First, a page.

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PostPosted: 29 Sep 2016, 11:00 
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Bobcat hunting is legal in Illinois for the first time in decades.
Flickr Creative Commons/Todd Ryburn

CHICAGO — A small but vocal group — which includes some Chicago residents — is trying to sabotage the lottery for getting a permit to hunt bobcats in Illinois for the first time in 40-plus years.

The Illinois Department of Natural Resources is administering the application process, which runs through Sept. 30. The organization is issuing 500 permits to hunters, who can harvest one bobcat each — either by hunting or trapping them.

The elusive, fur-bearing animal averages 2 feet tall at the shoulder, and adult males can weigh up to 40 pounds. They can be found in the vast majority of Illinois' 102 counties, but none have been officially spotted in Chicago city limits.

The cats, which had been eliminated in the state by the mid-1900s, were listed as threatened in the state from 1977-1999. Natural Resources spokesman Chris Young said the cats, which eat rabbits and other small mammals, are a "conservation success story" after they were first protected in 1972.

"The creation of a regulated hunting and trapping season is the next step in the bobcat’s long-term management," Young said.

Young said, as of Monday, 5,349 people had applied for a bobcat permit. The lottery will held after the application period ends Sept. 30, he said. Anyone can apply, he said. The application process costs about $6.

Last year, the Department of Natural Resources estimated the bobcat population across the state to number around 5,000. Those against the hunt, who would simply not hunt a bobcat if they received a permit, said removing up to 10 percent of the bobcats' population in the state is too much.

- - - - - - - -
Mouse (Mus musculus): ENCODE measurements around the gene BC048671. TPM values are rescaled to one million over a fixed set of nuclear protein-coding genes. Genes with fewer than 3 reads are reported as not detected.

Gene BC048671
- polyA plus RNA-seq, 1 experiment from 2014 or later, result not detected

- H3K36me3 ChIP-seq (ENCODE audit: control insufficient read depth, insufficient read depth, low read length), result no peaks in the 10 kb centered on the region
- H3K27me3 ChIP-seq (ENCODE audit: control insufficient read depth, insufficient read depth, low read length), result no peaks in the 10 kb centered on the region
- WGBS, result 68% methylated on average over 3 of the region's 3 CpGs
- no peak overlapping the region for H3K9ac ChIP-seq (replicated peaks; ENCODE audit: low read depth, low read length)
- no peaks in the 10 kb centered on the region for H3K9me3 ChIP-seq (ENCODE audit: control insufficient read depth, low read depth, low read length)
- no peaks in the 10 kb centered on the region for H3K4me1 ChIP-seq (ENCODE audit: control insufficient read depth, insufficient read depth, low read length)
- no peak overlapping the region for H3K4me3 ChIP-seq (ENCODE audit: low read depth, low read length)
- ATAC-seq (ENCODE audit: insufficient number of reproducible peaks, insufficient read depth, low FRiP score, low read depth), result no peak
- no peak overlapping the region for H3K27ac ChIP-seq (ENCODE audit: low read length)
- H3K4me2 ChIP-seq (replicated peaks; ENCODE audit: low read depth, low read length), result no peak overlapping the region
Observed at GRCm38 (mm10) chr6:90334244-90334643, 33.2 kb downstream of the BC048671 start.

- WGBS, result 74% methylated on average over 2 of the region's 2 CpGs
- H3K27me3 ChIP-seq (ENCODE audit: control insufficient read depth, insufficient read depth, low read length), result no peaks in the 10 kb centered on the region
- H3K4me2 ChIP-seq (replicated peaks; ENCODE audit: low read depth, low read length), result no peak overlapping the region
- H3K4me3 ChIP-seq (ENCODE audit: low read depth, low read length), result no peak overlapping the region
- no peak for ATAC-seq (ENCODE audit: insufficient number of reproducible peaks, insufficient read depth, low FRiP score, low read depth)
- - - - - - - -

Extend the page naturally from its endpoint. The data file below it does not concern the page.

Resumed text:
"In the age of human-induced species loss we live in today I think extra caution should be exercised," said one applicant who requested anonymity so his name wouldn't potentially be removed from the lottery. "Allowing the harvest of up to 500 animals seems dangerously high. ... The [Department of Natural Resources] does many good things in our state, but this seems to be a time when they have jumped the gun, so to speak."

Members of the group that are against the hunt, who number in the dozens, said they also have asked their family members to apply for the permits.

According to the state, bobcats can be hunted from Nov. 10-Jan. 31 with brief closures during the firearm deer season. Trapping season will run from Nov. 5-Jan. 20 in the "northern zone" of Illinois and Nov. 10-Jan. 25 in the state's "southern zone." Hunting and trapping of bobcats, though, will be prohibited in northeastern Illinois, which includes the Chicago area.

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PostPosted: 29 Sep 2016, 19:50 
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Chicago should be a separate state from Illinois...'The [Department of Natural Resources] does many good things in our state,"....wonder what this guys smoking....the DNR has its hands tied since they law makers decided to open the dnr budget to the general fund...now all the law makers can get their hands on it..what a choice the dnr had...get your budget cut or get your budget stolen... :roll: :roll:

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PostPosted: 30 Sep 2016, 12:33 
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Anyone applying for one of those permits should be required to have a valid hunting or trapping license when applying. If they don't, then forfeit the application fee and not be allowed to apply the next year. As for removing 10 percent of an estimated population, it just ain't going to happen. They would be lucky to get 20 or 25 percent success out of the 500 permits. There is a greater loss by natural means, in any given wild animal population.


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PostPosted: 30 Sep 2016, 12:39 
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[quote="Chieftain"]Chicago should be a separate state from Illinois..."

Chicago IS a separate area. Strongest gun laws and highest murder rate around. Makes a real war zone look down right safe by comparison. Proves that more laws will not work, if they can't enforce the laws they already have. More underlying issues then the availability of firearms.


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